Refractive Surgery Options for People Over Forty

Feb 16 10:29 2008 Ted Roxan Print This Article

For people over the age of forty, reading becomes increasingly difficult. It is a normal part of aging, and can not be prevented. As LASIK and PRK have increased in popularity, researchers have looked for ways to eliminate the need for reading glasses.

For people over the age of forty,Guest Posting reading becomes increasingly difficult. This inability to focus up close is called Presbyopia. It is a normal part of aging, and can not be prevented. As LASIK and PRK have increased in popularity, researchers have looked for ways to eliminate the need for reading glasses for those over 40.

Until recently, the options have been limited to mono vision LASIK, which is still the most selected option among refractive surgery patients. It involves surgically correcting one eye for the distance, and the other for near. While it is a viable option, there are still those who can not adjust to the difference in visual acuities between the two eyes. In those cases the near eye must be re-corrected for the distance, and reading glasses are required.

Another option has been a multi focal intraocular implant. It is basically a cataract operation, with an implant that has concentric rings of refractive power. One power is for the distance and the other for near. Again, there are those that are happy with the total vision, but many still complain of a lack of complete visual acuities at the distances they require. Also, glare and poor night vision are common complaints.

A relatively new procedure to attempt to address these issues, is called CK or Conductive Keratoplasty. It involves using radio waves to steepen the cornea of an individual who sees well in the distance, but wants to have better near vision. It creates a nearsighted shift in one eye and is essentially the same as mono vision with LASIK or PRK. The results will vary as well. Thus, with out a complete and very successful procedure for all patients the search continues.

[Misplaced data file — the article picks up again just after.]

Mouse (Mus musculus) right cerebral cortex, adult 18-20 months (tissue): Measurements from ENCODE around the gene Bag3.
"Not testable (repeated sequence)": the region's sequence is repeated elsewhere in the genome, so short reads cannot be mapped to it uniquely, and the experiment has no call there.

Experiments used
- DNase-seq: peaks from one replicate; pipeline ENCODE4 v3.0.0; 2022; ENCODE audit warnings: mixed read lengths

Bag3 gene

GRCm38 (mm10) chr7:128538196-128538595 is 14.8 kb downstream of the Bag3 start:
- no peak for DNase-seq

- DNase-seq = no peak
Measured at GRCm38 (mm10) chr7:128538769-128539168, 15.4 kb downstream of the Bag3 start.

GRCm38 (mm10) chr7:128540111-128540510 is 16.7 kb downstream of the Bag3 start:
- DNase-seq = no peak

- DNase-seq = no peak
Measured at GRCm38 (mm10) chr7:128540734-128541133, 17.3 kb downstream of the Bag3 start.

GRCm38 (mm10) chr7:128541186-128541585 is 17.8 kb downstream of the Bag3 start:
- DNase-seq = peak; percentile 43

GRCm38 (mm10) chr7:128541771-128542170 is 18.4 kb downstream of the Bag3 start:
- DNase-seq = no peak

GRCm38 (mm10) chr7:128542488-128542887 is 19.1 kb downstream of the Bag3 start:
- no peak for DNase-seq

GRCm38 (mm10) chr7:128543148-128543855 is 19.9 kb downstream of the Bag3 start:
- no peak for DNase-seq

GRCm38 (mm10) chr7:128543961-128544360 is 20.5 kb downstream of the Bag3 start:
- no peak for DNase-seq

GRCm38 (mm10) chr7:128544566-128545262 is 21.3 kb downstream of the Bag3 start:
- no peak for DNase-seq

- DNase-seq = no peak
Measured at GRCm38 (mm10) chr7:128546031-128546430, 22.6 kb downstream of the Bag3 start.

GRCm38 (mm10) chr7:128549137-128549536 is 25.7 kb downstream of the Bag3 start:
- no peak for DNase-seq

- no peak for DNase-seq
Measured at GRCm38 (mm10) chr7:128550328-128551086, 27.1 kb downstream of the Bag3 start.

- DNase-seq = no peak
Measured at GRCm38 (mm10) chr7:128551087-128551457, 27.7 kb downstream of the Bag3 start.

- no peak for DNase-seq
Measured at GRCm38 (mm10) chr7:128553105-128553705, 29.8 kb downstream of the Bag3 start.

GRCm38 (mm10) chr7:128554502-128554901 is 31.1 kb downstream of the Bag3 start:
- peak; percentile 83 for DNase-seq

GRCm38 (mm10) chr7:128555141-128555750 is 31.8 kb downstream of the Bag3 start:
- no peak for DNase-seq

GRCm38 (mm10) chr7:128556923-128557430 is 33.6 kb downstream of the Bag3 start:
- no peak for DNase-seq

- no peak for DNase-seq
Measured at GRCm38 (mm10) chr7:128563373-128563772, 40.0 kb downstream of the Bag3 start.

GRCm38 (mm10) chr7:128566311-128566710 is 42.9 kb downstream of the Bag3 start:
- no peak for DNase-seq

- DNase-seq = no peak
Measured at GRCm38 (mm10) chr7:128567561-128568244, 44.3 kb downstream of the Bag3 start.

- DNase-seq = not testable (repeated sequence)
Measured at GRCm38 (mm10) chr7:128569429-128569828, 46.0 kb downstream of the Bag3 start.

The newest procedure, which is still in clinical trials, is called a Corneal Inlay. It involves lifting a flap in the cornea similar to LASIK, and placing a bio compatible disk in the middle of the tissue. It is done in one eye only and is similar to a disk with many pin holes in it. The pin holes increase the depth of field in that eye, and increases one’s ability to see at near. The test results are still incomplete, although initial data seems to indicate that there is less visual discomfort. One problem exists if the patient has a light colored iris, it will appear dark after the implant is inserted. The disk is removable simply leaving a surgical scar behind. The current clinical trials are using an Acufocus ACI 7000 implant. Only time will tell if this procedure will let all of us ‘old folks’ get rid of our reading glasses.

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Ted Roxan
Ted Roxan

Dr. Jay B Stockman is a practicing doctor for http://newyorkvisionassociates.com, and a contributing expert for CleContactLenses.comhttp://clecontactlenses.com/">CleContactLenses.com>.

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